Durham unarmed responders won’t hit the streets until spring at the earliest, director says

Durham County News

DURHAM, N.C. (WNCN) — As the city of Durham works to recruit employees for its new community safety department, the new unarmed responders may not begin work until spring of 2022 at the earliest, the new director said Tuesday.

In June, the Durham City Council approved spending $2.8 million to create a community safety department that will focus on alternative policing initiatives, which includes sending unarmed responders to certain calls.

The council agreed to cut five vacant police positions to help fund the program and freeze up to 15 police positions that may be moved over to the community safety department later in the fiscal year.

The department will be made up of 15 employees and three of those full-time positions have already been filled. These include the community safety director, a licensed clinical social worker, and a community safety manager.

Ryan Smith started in his new role as director of the community safety department on July 5, after the city promoted him from his last position with the city as the Innovation Team (I-Team) Director where he focused on criminal justice reform.

Smith said the department plans to hire a total of seven unarmed responders with backgrounds as social workers or nurses and these individuals will respond to low-risk calls which include minor traffic accidents and mental health calls.

“Our goal in this is, really simply, to make sure that we are sending the right response based on the needs that people have,” Smith said.

But Smith said the positions for the new unarmed responders will not be posted until the fall at the earliest and those workers will not be out in public until the spring.

“They will hit the streets after a period of thorough and careful planning, which we are in the middle of now,” Smith said.

He added the city is working closely with other cities across the U.S. that have already launched a program similar to this.

As CBS 17 has previously reported, the city of Eugene, Oregon has been sending unarmed responders out in the community for years through their CAHOOTS (Crisis Assistance Helping Out On The Streets) program.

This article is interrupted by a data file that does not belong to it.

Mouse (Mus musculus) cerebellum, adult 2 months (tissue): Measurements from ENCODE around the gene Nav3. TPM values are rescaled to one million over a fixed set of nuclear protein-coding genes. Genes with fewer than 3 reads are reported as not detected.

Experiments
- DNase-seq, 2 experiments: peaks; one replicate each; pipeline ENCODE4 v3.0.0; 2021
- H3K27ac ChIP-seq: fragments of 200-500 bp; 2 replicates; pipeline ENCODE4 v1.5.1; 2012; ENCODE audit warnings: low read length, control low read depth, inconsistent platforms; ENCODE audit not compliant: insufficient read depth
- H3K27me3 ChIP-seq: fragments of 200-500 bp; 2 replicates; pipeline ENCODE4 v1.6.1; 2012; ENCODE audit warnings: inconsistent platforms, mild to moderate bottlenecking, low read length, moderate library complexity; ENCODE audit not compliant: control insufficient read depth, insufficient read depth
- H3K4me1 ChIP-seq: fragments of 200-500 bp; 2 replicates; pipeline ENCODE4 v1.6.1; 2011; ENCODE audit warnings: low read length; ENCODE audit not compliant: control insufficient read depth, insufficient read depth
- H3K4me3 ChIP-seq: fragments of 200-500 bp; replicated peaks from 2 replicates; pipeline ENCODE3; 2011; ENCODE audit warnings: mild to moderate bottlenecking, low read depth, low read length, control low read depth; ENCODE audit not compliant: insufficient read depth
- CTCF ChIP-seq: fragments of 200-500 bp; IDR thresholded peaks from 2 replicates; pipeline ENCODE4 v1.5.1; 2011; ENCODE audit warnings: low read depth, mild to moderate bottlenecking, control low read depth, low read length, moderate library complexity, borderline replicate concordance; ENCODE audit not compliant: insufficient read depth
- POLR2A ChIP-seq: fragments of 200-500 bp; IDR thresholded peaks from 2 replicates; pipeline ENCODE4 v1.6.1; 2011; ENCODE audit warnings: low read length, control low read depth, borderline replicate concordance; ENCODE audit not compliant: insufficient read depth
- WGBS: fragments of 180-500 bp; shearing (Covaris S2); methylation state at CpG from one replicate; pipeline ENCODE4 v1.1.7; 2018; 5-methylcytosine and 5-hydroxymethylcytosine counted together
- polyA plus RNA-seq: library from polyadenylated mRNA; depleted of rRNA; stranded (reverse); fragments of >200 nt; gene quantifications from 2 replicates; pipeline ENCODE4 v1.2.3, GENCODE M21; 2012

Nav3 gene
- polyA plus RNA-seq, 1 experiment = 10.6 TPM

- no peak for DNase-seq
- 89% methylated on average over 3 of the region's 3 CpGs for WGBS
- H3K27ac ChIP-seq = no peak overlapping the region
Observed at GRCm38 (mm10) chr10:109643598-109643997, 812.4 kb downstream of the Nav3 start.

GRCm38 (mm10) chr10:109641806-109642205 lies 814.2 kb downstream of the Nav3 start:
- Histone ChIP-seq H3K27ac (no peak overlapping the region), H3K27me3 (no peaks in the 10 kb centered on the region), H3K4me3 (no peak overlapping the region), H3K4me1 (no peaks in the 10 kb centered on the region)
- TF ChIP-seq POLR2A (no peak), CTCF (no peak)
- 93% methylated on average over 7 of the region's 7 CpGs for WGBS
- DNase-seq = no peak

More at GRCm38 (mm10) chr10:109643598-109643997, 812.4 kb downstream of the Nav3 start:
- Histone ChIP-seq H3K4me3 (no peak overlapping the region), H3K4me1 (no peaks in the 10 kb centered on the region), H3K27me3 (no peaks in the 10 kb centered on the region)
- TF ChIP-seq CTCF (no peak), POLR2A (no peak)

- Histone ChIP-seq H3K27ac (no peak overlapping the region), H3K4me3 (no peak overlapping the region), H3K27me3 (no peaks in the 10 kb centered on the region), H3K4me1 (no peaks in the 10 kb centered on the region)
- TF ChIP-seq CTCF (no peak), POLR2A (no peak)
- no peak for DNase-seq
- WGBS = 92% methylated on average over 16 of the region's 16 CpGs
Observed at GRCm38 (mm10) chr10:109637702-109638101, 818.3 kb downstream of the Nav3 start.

In that program, a paramedic and a social worker respond to mental health calls in pairs.

Smith said he isn’t sure yet if Durham will follow the same model as Eugene, but he said they do not anticipate sending unarmed responders out on their own.

“We will do our homework, learn from others, and also engage all the right stakeholders here in Durham,” Smith said.

CBS 17 asked Smith what will happen if an unarmed responder is at a scene where the situation escalates, and things turn violent.

“I’m sure we’ll also have a system like they do in Eugene, where first responders can call for backup and assistance if they need it,” Smith said.

As CBS 17 has previously reported, in 2019 there were 150 calls where CAHOOTS unarmed responders in Eugene had to call for backup out of the 18,583 calls that year. And officials with the program said they could not remember a time when an unarmed responder was injured or hurt while on a mental health call.

Smith said the program will start with seven unarmed responders, but he anticipates the department will grow in the future.

“It seems to me that if it’s successful it will have to grow, you can’t meet alternative response needs with seven positions,” Smith said.

Smith said the department is in the process of building a website where people can go to get more information about the department.

He said the city has posted two new positions in the department which include an administrative specialist and a community-centered designer.

If you would like to apply for any of the positions in the community safety department, click on the following link to the city’s website.

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